IHS Workshop: "Signs of the Cross: Violence and Symbolic Diplomacy in the Seventeenth-Century Indian Southwest" by Dr. Juliana Barr, University of Florida
Mon, October 12, 2009 • 12:00 PM - 1:30 AM • GAR 4.100
A workshop presented by Dr. Juliana Barr, Associate Professor, University of Florida.
Open to the public. RSVP required. To reserve your lunch and receive a copy of the pre-circulated paper, please e-mail Courtney Meador by 9 a.m., Friday, Oct. 9.
Dr. Juliana Barr, Associate Professor of History at the University of Florida, is the author of Peace Came in the Form of a Woman: Indians and Spaniards in the Texas Borderlands (University of North Carolina Press, 2007). Barr's book has received major awards including the 2008 Berkshire Conference First Book Prize from the Berkshire Conference of Women Historians; the 2007 Liz Carpenter Award from the Texas State Historical Association; the 2007 Murdo J. MacLeod Prize, Latin American and Caribbean Section, of the Southern Historical Association; and the 2007 Charles S. Sydnor Award of the Southern Historical Association.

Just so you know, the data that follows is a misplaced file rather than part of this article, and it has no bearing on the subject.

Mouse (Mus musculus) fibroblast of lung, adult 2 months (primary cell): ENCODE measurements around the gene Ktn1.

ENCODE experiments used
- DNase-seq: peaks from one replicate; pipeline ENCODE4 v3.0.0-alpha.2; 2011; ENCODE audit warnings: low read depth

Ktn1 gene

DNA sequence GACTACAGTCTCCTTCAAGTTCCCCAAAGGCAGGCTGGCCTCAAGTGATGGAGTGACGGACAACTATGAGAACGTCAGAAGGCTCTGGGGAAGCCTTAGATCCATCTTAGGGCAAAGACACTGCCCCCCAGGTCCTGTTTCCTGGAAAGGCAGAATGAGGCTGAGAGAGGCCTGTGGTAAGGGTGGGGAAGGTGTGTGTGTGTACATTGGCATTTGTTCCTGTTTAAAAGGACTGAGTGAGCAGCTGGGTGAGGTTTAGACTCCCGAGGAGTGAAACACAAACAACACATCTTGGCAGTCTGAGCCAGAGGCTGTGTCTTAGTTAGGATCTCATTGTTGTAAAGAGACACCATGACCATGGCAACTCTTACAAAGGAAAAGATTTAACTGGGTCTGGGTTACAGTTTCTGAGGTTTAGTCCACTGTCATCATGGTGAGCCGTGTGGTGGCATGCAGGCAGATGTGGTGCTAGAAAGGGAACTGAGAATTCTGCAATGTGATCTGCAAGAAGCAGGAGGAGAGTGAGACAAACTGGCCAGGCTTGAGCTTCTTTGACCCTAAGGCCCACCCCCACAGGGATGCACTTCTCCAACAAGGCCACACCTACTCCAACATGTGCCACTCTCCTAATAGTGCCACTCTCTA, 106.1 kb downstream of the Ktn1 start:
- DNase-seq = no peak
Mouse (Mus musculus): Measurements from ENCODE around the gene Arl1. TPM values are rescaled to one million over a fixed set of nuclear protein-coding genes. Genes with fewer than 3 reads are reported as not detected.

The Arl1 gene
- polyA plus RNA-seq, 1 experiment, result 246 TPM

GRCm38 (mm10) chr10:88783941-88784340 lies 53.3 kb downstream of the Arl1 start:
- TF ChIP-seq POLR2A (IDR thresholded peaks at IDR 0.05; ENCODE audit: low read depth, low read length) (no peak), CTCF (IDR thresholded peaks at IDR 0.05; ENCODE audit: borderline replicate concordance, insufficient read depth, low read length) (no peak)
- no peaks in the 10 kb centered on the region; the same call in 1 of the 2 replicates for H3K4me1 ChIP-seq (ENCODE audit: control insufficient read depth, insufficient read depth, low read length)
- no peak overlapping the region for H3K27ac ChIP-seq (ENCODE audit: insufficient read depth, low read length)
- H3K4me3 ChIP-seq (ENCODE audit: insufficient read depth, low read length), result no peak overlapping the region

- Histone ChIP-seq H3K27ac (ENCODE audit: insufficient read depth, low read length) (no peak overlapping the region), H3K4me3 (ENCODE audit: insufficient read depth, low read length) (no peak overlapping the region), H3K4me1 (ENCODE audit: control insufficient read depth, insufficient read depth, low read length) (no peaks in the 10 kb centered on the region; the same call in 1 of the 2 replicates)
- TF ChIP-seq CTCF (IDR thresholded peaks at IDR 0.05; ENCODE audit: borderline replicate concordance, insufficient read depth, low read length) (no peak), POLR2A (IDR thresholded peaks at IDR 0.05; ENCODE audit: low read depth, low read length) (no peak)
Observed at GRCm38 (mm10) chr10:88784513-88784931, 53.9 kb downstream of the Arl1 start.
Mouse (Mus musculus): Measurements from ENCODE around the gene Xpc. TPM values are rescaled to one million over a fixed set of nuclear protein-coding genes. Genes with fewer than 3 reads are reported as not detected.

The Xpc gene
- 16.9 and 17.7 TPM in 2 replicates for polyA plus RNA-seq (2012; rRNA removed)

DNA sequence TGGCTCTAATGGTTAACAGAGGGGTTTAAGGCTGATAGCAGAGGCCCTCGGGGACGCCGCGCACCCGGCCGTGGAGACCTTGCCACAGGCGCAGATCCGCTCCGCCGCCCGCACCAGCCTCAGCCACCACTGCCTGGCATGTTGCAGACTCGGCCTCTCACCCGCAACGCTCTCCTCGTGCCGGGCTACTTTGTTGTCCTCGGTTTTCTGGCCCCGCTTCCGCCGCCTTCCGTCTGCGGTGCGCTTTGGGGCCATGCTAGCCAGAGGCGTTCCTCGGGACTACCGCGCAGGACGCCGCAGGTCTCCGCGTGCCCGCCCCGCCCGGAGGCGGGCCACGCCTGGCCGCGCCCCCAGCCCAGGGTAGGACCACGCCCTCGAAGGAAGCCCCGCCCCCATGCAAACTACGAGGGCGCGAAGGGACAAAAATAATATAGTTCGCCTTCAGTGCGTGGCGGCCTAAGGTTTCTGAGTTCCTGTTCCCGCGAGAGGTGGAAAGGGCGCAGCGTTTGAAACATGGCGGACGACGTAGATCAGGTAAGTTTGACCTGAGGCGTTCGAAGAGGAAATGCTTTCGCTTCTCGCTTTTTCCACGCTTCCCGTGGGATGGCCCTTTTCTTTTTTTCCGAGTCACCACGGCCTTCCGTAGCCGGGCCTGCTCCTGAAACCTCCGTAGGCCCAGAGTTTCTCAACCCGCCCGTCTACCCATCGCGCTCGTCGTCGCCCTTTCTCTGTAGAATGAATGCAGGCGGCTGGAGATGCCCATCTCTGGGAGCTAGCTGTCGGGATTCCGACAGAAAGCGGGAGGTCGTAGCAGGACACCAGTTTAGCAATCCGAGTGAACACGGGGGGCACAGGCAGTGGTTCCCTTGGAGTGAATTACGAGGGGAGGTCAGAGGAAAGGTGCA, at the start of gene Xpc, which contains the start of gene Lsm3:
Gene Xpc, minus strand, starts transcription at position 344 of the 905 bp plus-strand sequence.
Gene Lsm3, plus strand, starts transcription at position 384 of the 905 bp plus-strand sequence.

Responding will be Paul Conrad, Ph.D. candidate in the History at UT Austin. Paul is currently a fellow at the McNeil Center for early American studies in Philadelphia. His dissertation focuses on the forced migration of Apache Indians from the Southwest Borderlands to central Mexico and Cuba during the late 18th century.
Professor Barr’s Faculty Page
Review of Peace Came in the Form of a Woman